And from at least 2004 to early 2009, more than 100 employees at two wholly-owned IBM subsidiaries in China participated in a "widespread practice" of plying officials with gifts, trips and other treats and goodies, the complaint alleged.

In one instance described in the court documents, a manager at IBM-Korea would meet in a parking lot near a government official's apartment to hand over cash stuffed in envelopes; over the course of two years, $21,000 was slipped under the table in that arrangement alone in exchange for government contracts to supply mainframe computers and storage equipment.

The SEC alleged that IBM failed to implement proper monitoring systems to ensure complaince with the Foreign Corrupt Practices Act, which prohibits American companies from bribing foreign officials.

Despite IBM corporate policies forbidding bribes, the complaint said, "deficient internal controls allowed employees of IBM's subsidiaries and joint ventures to use local business partners and travel agents as conduits for bribes or other improper payments...over long periods of time."

IBM did not admit to or deny the charges, according to the court documents.

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Photo: Visitors crowd the IBM stand at the CeBIT IT fair on March 2, 2011, in Hanover, in central Germany. Credit: Johannes Eisele/AFP/Getty Images.

IBM's Watson on 'Jeopardy': The machine has won

Jennings, Watson and Rutter

The machine has won.

Watson defeated the two biggest "Jeopardy" winners of all time: Ken Jennings and Brad Rutter.

The IBM computer finished the final round of competition on Wednesday night with $77,147 in winnings over Jennings' $24,000 and Rutter's $21,600.

Jennings holds the record for number of consecutive Jeopardy matches won, with 74. Rutter has won more money than anyone else on Jeopardy.

The two men competed against each other in a 2005 tournament that resulted in a Rutter victory.

Since Watson won, IBM is awarded $1 million -- all of it going to charities World Vision (an anti-poverty group) and World Community Grid (which builds computer grids to address social issues such as water shortages).

Jennings, who won a $300,000 prize for second place, and Rutter, who was awarded $200,000, will each donate half their winnings to charities of their choosing.

The three-episode showdown, which began Monday, was filled with minutes of featurettes in which IBM engineers spoke about how they built Watson and how its question-answering technology could be tailored to its enterprise clients such as hospitals, transportation departments, help desks and law firms.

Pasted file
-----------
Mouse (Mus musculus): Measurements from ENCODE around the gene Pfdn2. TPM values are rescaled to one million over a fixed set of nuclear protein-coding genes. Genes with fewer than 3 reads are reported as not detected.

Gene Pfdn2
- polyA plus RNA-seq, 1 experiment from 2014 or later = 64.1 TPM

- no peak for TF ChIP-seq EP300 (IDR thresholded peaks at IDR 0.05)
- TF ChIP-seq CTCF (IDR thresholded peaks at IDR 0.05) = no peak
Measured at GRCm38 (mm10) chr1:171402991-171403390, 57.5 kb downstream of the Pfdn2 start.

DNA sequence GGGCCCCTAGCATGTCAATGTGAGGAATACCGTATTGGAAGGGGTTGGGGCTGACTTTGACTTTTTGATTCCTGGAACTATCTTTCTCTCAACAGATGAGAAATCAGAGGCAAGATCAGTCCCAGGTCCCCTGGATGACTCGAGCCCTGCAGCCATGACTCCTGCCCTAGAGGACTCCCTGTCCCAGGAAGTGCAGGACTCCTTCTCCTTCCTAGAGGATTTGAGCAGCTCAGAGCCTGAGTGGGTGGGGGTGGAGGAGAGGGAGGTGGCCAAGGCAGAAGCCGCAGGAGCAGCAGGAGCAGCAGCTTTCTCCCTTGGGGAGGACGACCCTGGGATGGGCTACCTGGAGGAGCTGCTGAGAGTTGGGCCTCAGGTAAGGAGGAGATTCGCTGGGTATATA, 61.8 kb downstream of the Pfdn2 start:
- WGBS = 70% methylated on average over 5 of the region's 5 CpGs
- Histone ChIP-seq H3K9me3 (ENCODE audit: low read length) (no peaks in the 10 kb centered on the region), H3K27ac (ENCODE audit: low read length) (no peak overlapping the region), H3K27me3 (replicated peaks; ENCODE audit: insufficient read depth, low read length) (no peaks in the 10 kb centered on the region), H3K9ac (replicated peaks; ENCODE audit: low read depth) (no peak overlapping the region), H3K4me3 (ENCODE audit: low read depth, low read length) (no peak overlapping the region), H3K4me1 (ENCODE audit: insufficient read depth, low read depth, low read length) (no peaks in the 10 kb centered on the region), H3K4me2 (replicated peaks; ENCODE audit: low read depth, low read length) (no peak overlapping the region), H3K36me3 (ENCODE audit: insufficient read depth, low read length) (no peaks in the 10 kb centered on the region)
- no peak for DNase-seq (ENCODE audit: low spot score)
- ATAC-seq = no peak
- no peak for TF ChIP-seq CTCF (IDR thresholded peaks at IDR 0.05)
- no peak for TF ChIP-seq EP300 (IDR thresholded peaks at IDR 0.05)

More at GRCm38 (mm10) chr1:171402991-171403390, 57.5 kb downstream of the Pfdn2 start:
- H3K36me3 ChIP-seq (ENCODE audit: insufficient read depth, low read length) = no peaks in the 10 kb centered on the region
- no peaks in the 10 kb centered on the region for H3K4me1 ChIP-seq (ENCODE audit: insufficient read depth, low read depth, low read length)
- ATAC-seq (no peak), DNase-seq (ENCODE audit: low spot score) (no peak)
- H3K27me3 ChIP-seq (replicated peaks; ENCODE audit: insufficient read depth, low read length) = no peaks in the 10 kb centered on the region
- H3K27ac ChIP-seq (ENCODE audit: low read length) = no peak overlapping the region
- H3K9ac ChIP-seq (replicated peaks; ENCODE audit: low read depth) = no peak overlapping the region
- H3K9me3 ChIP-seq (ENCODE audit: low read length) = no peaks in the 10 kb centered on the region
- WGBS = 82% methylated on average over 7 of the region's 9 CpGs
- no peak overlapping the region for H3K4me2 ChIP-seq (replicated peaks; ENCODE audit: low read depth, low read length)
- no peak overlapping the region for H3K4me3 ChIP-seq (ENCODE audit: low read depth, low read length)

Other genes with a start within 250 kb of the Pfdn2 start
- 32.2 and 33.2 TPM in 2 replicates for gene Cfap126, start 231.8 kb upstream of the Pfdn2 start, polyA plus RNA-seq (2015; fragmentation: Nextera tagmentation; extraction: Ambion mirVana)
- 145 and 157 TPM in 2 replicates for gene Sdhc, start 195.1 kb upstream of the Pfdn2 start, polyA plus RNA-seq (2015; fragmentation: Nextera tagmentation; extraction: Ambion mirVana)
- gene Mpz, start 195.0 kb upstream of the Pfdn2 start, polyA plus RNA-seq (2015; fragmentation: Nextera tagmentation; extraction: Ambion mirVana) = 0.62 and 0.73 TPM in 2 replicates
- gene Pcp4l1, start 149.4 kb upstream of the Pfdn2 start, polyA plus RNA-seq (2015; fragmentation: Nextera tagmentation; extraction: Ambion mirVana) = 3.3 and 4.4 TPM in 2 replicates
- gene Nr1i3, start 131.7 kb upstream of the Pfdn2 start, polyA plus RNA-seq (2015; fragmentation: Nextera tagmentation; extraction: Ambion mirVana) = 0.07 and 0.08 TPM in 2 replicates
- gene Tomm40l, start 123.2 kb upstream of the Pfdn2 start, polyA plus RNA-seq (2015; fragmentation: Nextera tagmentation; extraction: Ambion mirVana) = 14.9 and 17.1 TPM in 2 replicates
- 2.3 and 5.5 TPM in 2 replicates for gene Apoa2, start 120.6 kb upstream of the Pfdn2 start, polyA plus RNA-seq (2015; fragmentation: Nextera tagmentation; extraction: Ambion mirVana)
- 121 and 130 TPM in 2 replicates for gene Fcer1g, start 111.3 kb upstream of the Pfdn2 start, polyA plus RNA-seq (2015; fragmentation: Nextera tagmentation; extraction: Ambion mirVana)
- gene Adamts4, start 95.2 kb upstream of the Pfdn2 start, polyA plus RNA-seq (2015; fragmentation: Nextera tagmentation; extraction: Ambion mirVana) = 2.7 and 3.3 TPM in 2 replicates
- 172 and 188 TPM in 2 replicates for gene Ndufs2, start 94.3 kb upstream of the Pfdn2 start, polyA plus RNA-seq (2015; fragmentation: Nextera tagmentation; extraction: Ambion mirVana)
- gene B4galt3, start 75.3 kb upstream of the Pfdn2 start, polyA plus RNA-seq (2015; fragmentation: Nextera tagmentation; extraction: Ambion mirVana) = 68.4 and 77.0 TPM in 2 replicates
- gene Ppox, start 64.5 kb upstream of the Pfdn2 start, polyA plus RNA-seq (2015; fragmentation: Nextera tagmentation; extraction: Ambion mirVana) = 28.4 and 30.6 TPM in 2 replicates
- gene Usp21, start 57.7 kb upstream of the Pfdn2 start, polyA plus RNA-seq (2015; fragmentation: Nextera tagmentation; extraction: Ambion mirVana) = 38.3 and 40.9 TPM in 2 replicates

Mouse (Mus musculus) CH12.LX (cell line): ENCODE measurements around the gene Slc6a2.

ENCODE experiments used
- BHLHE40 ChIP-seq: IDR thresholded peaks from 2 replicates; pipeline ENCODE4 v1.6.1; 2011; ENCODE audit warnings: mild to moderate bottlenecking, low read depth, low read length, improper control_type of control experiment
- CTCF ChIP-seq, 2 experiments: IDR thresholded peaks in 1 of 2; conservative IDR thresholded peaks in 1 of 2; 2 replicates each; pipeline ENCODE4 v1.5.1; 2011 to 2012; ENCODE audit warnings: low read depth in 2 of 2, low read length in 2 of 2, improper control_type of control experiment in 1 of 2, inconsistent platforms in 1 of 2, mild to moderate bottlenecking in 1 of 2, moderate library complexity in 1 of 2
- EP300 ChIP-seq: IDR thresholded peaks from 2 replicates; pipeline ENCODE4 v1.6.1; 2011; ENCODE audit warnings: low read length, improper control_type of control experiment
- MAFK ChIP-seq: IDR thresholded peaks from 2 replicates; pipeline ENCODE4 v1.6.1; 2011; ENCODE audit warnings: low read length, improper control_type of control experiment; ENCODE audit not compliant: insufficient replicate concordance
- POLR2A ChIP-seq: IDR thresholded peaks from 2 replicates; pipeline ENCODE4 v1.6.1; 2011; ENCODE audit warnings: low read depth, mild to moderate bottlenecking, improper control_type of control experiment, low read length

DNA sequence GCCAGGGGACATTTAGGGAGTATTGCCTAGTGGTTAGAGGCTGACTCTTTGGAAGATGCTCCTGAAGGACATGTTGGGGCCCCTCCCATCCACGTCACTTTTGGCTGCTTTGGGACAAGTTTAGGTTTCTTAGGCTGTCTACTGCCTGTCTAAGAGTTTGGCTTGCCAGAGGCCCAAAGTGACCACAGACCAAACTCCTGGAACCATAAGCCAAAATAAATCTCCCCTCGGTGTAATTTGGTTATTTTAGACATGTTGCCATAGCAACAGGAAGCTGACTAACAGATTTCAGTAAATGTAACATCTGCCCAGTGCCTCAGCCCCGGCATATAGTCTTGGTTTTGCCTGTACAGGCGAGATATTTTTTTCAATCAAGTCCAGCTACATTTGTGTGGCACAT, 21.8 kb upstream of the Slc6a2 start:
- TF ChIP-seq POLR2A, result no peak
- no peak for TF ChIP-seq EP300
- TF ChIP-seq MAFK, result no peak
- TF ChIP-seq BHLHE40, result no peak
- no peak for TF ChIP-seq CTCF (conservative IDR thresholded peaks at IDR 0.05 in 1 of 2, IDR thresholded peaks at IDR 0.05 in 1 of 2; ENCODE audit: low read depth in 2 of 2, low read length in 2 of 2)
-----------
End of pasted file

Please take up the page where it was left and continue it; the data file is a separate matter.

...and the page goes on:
Academics have applauded IBM as having created a potentially breakthrough system to analyze unstructured data. And some readers, who left their comments on previous Technology Blog posts this week, complained about the three-day run, calling it essentially an infomercial for IBM.

Watson isn't the first IBM computer to defeat a human in competition. In 1997, the chess-playing IBM computer called Deep Blue beat champion Garry Kasparov.

Watson entered Wednesday night's finale with a $20,000 lead over Rutter and Jennings far behind, making Jennings' comeback for second place a bit of a surprise given that he was in last place during the first two episodes.

On Tuesday, Watson blew a Final Jeopardy question submitting "Toronto?????" in response to "Its largest airport is named for a World War II hero; its second largest, for a World War II battle." The correct answer was "What is Chicago?"

But on Wednesday night, Watson got the Final Jeopardy question right -- along with Jennings and Rutter.

Each of the three submitted "Who is Bram Stoker?" to the prod of "William Wilkinson’s 'An Account of the Principalities of Wallachia and Moldavia' inspired this author’s most famous novel."

Jennings, on his video screen below the words "Who is Stoker?" wrote “I for one welcome our new computer overlords."

During the credits, Jennings jokingly thrust his hands at the computer monitor that represented Watson in the competition as if to strangle a person by the neck.

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-- Nathan Olivarez-Giles

twitter.com/nateog

Photo: Ken Jennings, left, and Brad Rutter, right, pose after the episode of "Jeopardy!" that aired Wednesday, Feb. 16, 2011, when Watson, the IBM computer, beat the veteran champs with a total of $77, 147 over two exhibition matches. Credit: AP Photo/Jeopardy Productions Inc.